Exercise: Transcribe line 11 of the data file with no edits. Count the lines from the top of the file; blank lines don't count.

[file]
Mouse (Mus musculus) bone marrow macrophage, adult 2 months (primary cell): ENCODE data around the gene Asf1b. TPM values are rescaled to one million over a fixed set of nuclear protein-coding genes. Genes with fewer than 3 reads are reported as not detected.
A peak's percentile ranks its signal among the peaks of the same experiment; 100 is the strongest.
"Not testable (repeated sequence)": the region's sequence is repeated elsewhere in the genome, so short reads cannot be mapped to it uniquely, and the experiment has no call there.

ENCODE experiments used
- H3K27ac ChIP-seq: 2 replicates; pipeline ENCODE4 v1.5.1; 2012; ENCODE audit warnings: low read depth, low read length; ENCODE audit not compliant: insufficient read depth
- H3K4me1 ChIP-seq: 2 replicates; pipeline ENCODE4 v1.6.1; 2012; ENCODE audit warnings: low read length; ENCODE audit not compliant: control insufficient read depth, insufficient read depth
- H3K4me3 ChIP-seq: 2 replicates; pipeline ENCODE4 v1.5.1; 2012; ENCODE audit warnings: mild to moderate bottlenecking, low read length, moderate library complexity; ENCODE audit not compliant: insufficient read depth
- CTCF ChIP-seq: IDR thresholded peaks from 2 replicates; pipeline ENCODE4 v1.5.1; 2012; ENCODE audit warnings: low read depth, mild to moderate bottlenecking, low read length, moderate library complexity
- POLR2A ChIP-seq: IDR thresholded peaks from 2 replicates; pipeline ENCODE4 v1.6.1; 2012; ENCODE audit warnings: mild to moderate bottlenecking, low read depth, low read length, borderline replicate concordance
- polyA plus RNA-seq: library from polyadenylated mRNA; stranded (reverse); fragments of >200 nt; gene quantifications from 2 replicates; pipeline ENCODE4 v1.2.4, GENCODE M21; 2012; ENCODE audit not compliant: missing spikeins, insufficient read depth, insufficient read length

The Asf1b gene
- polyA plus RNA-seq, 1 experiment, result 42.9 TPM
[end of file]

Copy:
The Asf1b gene